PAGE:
As promised, a quick dedication to our first Facebook page commenter, Samantha. This one’s for you!
Review by Chris
As this is the Grog Boat, I feel obligated to review a pirate themed game from time to time, lest I lose my street cred with the youngsters. I stress the word “themed” because Plunder Pirates for the iOS follows in the tradition of those Facebook games we’re all familiar with. You know, the ones that stretch the meaning of the word “game”, invitations to which you receive from people who loosely fit into the category of “friends”.
What are you getting into when you download the free to play Plunder Pirates? Well, you build a pirate hideout, explore the seas, fight monsters and rival ships, and conduct raids on nearby forts. It is a game that requires a great deal of patience, as it can be several minutes for a battle with a giant shark to be completed. You won’t be doing anything but waiting in these six minutes, but if you’ve recruited enough pirates, they should handle the task for you.
You do get to pick from which part of the shoreline you can deploy each pirate during a raid, then sit back and see if your configuration survived the traps and defenses of the enemy fort. I did enjoy these raids; however I was limited to the first two available pirate types, as I did not have enough time to amass the resources needed to build the buildings needed to recruit the other pirates.
You can also create and join guilds, and even attack the bases of other users. This can make for a fairly social experience. As casual games go, this is a big plus.
As you may have guessed, this is a relatively hands-off game. The in-game currencies are gold, grog (hey, that’s half of our name) and gems. But in reality, gems are the true currency. After all, they allow you to speed up recruitment of pirates, exploration times, idle battle times and can replace the raw materials for other buildings, meaning that your initial allowance of these gems will be swiftly depleted if you are the impatient type (like me). There are gems to be found on the high seas, but you can easily spend more than you can recover. Like Tiny Tower, your experience will be brief stints of activity, followed by periods of waiting for resources to gather. Mapping out the seas in the single player campaign is enjoyable, as you never know what may be ahead, but suffers from its obligatory wait times.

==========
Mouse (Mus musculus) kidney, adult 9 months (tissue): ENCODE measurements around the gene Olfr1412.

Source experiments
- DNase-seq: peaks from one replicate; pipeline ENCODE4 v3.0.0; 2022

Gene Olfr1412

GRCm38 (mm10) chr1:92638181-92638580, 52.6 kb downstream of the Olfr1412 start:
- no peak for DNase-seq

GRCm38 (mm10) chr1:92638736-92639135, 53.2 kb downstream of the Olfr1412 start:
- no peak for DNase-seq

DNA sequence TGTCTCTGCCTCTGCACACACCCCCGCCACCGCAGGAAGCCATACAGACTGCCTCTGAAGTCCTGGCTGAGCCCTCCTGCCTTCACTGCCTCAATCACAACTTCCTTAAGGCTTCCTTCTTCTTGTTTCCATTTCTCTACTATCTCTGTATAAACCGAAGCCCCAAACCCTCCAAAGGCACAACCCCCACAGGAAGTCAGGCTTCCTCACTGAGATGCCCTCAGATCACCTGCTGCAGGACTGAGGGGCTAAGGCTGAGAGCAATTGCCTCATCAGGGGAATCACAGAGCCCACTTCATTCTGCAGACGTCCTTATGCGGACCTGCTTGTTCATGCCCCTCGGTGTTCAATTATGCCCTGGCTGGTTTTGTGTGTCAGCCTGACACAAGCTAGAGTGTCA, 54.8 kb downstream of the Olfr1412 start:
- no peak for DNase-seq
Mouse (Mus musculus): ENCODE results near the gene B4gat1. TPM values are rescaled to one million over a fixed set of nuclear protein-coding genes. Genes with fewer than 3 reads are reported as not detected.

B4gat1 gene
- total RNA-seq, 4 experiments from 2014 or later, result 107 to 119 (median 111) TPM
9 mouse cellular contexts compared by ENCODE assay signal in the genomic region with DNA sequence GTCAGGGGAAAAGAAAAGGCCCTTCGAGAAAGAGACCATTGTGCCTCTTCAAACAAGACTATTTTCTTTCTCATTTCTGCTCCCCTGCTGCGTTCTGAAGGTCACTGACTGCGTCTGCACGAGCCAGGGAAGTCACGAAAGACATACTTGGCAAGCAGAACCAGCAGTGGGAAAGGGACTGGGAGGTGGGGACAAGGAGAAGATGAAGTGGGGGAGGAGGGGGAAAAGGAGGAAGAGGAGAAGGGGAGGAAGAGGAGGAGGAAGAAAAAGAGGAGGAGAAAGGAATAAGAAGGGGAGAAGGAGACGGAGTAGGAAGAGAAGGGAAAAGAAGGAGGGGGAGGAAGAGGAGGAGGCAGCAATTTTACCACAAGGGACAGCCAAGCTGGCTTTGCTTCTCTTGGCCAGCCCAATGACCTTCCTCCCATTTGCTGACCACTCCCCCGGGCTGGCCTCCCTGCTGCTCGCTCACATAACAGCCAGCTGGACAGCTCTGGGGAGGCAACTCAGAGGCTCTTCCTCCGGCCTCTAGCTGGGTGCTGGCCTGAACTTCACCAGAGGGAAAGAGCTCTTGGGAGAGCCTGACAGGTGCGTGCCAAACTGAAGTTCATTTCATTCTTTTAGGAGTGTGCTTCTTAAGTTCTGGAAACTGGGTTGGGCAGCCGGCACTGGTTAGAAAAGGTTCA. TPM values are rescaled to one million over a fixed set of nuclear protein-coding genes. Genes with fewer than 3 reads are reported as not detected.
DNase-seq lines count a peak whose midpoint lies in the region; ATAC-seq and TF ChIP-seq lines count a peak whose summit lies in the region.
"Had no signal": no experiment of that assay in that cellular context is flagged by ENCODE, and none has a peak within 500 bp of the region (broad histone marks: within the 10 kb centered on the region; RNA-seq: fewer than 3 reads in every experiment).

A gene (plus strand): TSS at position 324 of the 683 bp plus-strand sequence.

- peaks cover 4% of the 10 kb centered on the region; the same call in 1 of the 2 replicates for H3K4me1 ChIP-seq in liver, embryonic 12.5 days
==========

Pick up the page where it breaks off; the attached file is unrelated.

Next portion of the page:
So why have a game with so much away time, anyway? Well, The Game Theorists on YouTube provide a great explanation of the benefits of this play model here, however for the people who want to dive into adventure, gem-driven shortcuts are made more attractive. They can also be a quick way to burn a hole in your pocket.
Below, I’ve screen capped the prices for the different gem bundles (they go higher, but you get the picture). If you are thrifty and patient enough, you may not end up spending that much money on your experience with this game. But it is best to keep a close eye on your purchases, as micro-transactions can pile up without you noticing.
Now, do I love it? Do I hate it? The answer to both is “no”. I really don’t feel too much about it either way. It is, at its core, a pirate-themed version of the many types of mobile games that already exist, and if you honestly like them, and you love pirates, this game is for you. It plays well, it looks great and it has freakin pirates!
As for me, I am instinctively weary of games that discourage you from actually playing them, and see these types of games as a way for people to fill in brief moments of time between their busy schedules consisting of tennis club, dentist appointments and burning forever in the darkest pit of hell.